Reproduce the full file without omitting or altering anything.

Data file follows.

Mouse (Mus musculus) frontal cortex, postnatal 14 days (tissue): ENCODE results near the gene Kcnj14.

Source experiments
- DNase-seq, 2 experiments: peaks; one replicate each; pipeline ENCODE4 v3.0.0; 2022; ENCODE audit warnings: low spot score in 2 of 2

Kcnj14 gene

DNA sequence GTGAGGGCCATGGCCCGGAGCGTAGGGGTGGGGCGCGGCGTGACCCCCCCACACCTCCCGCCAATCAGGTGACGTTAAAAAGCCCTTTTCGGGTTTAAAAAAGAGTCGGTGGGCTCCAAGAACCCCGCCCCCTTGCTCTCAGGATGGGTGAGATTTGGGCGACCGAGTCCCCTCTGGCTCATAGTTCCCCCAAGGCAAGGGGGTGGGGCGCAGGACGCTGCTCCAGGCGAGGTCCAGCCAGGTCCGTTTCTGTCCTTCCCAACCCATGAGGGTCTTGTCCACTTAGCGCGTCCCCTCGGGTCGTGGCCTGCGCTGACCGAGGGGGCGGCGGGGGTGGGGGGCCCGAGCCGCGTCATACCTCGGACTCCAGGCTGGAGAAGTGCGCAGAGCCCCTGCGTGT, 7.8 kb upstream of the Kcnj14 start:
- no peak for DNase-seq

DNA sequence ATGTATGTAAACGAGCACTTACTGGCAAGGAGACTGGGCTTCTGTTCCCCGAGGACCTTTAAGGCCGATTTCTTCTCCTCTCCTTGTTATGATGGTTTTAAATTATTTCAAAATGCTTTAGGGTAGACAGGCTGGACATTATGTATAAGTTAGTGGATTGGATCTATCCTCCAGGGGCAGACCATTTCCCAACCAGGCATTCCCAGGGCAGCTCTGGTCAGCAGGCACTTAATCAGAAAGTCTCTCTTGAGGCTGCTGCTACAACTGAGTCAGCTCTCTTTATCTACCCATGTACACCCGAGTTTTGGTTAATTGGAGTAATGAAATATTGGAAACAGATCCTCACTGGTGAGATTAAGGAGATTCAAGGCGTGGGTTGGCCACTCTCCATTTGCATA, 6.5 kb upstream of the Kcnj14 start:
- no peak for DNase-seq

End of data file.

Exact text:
Mouse (Mus musculus) frontal cortex, postnatal 14 days (tissue): ENCODE results near the gene Kcnj14.

Source experiments
- DNase-seq, 2 experiments: peaks; one replicate each; pipeline ENCODE4 v3.0.0; 2022; ENCODE audit warnings: low spot score in 2 of 2

Kcnj14 gene

DNA sequence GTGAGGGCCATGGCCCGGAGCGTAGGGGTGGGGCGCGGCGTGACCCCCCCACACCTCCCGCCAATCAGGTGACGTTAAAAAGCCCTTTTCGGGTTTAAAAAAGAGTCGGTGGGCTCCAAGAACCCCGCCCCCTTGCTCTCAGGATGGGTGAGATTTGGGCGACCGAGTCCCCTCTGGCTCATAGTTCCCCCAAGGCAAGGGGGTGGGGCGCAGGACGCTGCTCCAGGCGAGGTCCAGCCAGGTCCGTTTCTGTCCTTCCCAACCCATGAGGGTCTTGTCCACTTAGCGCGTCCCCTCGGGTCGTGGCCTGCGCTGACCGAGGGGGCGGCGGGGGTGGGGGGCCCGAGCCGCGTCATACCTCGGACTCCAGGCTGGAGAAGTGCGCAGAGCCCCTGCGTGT, 7.8 kb upstream of the Kcnj14 start:
- no peak for DNase-seq

DNA sequence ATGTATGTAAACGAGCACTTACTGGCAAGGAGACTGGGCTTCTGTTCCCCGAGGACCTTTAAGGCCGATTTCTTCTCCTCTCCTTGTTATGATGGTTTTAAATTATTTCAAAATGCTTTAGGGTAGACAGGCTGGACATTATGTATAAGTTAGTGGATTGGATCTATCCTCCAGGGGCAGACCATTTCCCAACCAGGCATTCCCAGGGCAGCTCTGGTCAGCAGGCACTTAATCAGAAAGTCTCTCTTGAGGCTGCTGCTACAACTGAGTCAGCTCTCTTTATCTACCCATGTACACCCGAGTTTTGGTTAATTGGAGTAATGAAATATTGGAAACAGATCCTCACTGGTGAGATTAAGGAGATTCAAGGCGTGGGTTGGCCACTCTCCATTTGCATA, 6.5 kb upstream of the Kcnj14 start:
- no peak for DNase-seq